Having reached an age which some would call “ancient,” it does take me much longer to accomplish some basic tasks. Keeping up with weeds in the vegetable garden is one example. They have really gotten away from me this year.
In one area of the garden left vacant after an earlier harvest, the weeds have moved in. They are not only tall but are also fast approaching the time when they’ll be setting seeds. As such, removing these weeds is a top priority. My strategy is to mow down the weeds with my string trimmer and then rake up and remove them. Since they have not yet produced mature seeds, the debris will be tossed onto the compost pile. The vacated area can then be tilled and planted with buckwheat, a great cover crop that will suppress the development of weeds.
While on the subject of seeds, this is the time of year when many plants besides weeds are producing seeds. Dill is one example. We use dill frequently for canning pickles and for seasoning certain dishes. Yet, I can’t recall the last time I sowed seeds of dill in the garden. The plant itself takes care of that. Most dill plants in our garden have now reached maturity and are dropping seeds on the ground. These will give rise to next year’s plants. Yes, the plants will be scattered about the garden and some will need to be pulled up if competing with other vegetables, but it is still worth letting the dill take care of itself.
Here are some tasks that will not take care of themselves:
- Snip off the spent flowers and any seed pods on annual and perennial flowers. Removing seed pods will extend the flowering period of those plants.
- Reseed thinned areas of the lawn now that cooler weather has arrived. To begin with, mow the existing grass at 2 inches. Rake off the grass clippings and continue to scratch the soil with a garden rake to loosen the soil surface. Scatter the new grass seed and water deeply initially. Continue to water daily but lightly, just enough to keep the soil surface moist until the grass has germinated. Typically, it takes about 2 to 3 weeks for bluegrass varieties to germinate and a week or a little more for ryegrass and fine fescue to sprout.
- Try trench composting if you're not moved to build a compost bin. To begin, simply dig a 12-18 inch deep and equally wide trench in a vacant area of the garden. Add kitchen scraps and non-seedy garden debris to fill the trench to half its depth and backfill as you go along with the dug soil. It’s a very effective way to not only dispose of organic wastes but also to enrich garden soils.
- Pinch a tomato. Um, I think that needs a little explanation. By pinching, I mean the removal of new flower buds on tomato plants. Depending upon the temperature and type of tomato, it can take 45 or more days from flower to mature fruit; the larger the tomato, the longer the maturation time. If my math skills don’t fail me, that puts us near the end of September. According to Massachusetts Freeze/Frost Occurrence Data from the UMass Extension Center for Agriculture, there is a 50 percent probability of frost in Stockbridge by September 23 and 90 percent by October 6. Of course, given the range of geographic characteristics in Berkshire County, those dates will vary from one end of the county to another.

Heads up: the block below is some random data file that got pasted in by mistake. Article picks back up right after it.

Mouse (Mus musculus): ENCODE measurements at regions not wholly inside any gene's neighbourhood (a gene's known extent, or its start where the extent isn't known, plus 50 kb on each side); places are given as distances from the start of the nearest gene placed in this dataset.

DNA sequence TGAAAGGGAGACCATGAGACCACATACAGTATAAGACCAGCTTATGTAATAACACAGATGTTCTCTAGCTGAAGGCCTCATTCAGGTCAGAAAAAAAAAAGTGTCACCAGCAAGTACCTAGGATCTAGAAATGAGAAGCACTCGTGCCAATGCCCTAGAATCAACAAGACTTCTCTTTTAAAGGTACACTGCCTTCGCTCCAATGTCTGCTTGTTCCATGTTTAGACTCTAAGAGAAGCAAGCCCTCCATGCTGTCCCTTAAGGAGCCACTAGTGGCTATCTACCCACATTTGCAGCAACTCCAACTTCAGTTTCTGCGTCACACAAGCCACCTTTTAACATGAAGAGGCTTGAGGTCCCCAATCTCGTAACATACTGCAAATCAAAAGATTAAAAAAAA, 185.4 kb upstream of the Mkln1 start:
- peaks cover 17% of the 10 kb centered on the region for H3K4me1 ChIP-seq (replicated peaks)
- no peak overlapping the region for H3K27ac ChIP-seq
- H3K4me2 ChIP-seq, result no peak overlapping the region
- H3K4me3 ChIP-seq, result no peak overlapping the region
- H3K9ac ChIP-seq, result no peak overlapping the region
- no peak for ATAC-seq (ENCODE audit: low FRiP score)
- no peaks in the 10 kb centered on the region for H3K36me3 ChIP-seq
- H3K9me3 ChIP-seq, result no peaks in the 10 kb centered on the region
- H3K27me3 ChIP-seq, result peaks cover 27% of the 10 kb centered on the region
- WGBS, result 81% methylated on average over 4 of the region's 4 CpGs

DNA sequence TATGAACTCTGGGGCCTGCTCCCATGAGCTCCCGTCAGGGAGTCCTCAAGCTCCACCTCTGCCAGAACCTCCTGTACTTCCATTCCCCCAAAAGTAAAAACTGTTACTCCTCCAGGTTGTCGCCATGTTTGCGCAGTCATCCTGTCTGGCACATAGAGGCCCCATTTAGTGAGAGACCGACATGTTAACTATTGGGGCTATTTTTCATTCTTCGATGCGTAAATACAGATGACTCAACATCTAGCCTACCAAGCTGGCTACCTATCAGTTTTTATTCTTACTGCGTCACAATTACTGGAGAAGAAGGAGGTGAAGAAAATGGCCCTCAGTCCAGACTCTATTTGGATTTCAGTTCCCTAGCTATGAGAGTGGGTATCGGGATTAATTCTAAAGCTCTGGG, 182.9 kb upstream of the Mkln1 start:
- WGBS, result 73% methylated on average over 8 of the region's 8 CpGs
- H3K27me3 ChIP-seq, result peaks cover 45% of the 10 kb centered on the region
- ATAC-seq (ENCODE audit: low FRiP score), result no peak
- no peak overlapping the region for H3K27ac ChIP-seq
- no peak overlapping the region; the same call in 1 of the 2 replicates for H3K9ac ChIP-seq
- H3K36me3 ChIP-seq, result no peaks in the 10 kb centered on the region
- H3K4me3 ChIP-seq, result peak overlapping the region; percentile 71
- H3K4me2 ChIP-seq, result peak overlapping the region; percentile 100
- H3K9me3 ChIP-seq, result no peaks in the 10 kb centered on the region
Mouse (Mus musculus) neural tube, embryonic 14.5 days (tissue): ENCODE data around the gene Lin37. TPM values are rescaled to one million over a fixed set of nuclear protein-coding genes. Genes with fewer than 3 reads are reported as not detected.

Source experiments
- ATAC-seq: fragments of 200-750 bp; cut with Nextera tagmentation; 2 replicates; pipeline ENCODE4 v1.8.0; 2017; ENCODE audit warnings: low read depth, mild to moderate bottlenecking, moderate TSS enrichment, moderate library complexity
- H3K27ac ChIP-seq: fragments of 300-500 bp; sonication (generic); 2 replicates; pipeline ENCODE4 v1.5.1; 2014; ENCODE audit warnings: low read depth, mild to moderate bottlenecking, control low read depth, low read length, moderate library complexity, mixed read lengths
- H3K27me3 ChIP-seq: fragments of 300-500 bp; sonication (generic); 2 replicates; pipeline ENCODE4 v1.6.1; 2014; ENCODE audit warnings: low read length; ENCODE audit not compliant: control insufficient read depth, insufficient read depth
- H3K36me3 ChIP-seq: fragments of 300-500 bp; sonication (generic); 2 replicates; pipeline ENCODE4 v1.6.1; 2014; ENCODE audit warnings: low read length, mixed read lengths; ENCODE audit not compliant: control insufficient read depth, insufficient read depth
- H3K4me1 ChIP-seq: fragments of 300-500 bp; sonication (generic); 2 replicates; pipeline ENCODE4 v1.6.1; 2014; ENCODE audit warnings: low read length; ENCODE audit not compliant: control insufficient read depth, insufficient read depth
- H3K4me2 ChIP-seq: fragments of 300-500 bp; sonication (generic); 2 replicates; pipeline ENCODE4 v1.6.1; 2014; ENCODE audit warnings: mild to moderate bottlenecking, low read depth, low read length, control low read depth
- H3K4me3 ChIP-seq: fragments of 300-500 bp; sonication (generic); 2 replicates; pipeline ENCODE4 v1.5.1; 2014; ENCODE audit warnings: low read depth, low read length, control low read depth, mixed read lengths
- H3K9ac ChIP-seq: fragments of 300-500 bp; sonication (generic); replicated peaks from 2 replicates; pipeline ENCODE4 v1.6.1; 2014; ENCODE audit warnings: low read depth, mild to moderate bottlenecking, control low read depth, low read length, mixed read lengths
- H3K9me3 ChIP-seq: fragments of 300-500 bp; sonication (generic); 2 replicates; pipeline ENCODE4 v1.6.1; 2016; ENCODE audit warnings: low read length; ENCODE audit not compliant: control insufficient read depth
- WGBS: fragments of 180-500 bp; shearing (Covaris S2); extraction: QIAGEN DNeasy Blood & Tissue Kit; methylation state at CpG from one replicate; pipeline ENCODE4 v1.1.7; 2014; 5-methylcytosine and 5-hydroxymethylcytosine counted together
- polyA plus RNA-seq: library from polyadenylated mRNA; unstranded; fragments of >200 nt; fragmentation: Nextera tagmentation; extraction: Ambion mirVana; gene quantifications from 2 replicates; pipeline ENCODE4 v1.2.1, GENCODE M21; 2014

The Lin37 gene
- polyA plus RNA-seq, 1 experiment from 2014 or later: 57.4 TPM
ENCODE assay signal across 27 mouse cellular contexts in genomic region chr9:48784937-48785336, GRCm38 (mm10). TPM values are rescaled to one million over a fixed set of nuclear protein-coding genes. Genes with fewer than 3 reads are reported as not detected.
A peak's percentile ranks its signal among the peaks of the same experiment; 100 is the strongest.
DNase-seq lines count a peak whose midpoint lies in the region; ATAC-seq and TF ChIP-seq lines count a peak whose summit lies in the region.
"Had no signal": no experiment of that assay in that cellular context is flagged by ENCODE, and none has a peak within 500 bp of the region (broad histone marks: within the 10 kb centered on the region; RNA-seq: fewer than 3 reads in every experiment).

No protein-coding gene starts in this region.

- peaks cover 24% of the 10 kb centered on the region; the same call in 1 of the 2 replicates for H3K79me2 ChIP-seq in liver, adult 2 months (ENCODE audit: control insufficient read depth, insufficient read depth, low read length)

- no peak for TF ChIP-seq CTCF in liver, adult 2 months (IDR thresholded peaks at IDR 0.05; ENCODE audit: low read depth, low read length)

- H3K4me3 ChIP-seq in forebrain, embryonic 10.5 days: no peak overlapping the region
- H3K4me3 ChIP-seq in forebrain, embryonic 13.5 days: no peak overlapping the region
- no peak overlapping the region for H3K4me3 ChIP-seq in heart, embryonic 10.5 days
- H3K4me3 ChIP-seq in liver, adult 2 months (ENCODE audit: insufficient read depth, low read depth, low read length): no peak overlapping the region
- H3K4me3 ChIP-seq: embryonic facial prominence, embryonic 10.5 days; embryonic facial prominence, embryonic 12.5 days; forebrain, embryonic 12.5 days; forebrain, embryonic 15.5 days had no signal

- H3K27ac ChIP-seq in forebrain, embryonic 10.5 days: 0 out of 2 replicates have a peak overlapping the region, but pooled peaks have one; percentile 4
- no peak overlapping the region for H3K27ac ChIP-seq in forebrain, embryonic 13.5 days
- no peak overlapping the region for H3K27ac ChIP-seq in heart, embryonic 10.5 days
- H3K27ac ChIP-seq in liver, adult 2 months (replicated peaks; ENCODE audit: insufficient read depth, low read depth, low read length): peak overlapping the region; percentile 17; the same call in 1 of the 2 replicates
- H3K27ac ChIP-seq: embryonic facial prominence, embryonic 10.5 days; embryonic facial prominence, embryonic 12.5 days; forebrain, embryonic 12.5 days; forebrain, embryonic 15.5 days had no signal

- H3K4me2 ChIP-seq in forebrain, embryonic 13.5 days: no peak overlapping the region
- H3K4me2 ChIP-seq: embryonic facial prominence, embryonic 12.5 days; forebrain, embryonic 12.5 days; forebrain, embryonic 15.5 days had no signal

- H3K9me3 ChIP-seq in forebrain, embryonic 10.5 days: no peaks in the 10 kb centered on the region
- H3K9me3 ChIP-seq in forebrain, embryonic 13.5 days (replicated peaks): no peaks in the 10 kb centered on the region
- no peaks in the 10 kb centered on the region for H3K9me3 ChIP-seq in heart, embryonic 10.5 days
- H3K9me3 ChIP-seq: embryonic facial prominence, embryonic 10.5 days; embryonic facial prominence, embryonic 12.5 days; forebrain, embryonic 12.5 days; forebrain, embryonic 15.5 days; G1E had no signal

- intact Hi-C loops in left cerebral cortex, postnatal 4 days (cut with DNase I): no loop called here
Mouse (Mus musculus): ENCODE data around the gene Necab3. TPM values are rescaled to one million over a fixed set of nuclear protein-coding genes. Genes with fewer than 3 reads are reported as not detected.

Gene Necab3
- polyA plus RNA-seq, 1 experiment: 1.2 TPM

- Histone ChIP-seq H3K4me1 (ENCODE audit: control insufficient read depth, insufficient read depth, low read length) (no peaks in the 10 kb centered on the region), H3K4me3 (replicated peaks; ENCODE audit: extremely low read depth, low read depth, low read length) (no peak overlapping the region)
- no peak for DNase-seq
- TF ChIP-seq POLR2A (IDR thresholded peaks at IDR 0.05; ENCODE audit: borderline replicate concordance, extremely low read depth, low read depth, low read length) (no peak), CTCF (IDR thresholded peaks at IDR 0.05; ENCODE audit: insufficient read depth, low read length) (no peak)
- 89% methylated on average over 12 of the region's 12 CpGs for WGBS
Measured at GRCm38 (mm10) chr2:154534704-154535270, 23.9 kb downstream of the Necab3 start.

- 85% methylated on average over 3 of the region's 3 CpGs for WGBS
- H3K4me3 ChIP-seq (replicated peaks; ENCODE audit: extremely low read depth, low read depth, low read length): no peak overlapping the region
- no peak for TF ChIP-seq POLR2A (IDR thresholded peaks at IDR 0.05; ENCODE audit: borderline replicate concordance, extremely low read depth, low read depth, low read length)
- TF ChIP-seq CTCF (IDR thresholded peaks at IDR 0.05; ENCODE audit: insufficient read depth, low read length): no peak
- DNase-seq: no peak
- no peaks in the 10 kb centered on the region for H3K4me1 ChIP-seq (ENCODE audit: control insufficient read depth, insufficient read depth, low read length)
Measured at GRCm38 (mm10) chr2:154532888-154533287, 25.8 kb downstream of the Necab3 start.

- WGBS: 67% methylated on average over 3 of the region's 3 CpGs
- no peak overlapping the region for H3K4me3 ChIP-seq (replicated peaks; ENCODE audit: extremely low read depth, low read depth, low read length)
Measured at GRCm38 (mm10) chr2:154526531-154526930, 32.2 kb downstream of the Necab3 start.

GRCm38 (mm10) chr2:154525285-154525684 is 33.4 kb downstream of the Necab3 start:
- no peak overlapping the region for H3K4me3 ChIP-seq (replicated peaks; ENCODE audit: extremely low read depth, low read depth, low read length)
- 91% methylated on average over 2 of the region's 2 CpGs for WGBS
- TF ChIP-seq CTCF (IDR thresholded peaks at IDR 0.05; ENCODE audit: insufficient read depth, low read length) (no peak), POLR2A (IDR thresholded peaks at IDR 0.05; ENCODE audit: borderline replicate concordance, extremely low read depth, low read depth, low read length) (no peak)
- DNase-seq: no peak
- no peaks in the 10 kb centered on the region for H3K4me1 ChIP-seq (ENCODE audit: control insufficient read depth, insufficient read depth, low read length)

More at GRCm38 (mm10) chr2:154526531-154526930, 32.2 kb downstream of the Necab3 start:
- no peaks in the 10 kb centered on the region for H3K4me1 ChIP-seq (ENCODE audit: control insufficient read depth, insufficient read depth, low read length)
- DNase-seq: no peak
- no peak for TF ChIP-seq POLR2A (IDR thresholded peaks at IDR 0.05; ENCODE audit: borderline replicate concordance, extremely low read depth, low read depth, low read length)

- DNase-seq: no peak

- Stay in the pinching mode; pinch off new blossoms on pumpkins and winter squash. This will encourage faster development and larger size of the existing fruit on the pumpkin and squash vines. It is not likely that many, if any, of the fruit developing from these new blossoms will mature before hard freezes this fall.
- Leave the plants intact after harvesting a head of cabbage. Smaller heads will develop at the base of the plant. For a larger head, cut out all but one of these smaller heads. The same holds true for cauliflower and broccoli. They’ll produce numerous but small heads well into fall.
- Don't peel carrots when preparing them for eating. A lot of the carrot's nutrients are stored just under the skin. It's better to give them a good scrubbing under running water.
- Stop watering muskmelons when they are about half their mature size, or about two weeks before planning to harvest. Too much water will dilute the sweetness of the melons, not to mention that excessive water may also cause the melons to split open.
- Harvest summer squash and eggplants frequently to keep them productive until frosty weather arrives. Surplus summer squash and eggplant may be frozen. After slicing or dicing, blanch the vegetables for 2 minutes (a little more or less depending upon the thickness of the slice or dice) in boiling water. With a slotted spoon, remove the squash or eggplant and dump into a bowl of ice water until they have cooled. Pour off the water, pat dry the vegetables, and spread them onto cookie sheets which are then placed in the freezer for an hour or so for a flash freeze. Finally, transfer the frozen pieces to freezer bags for storage in the freezer. I think my brain just froze.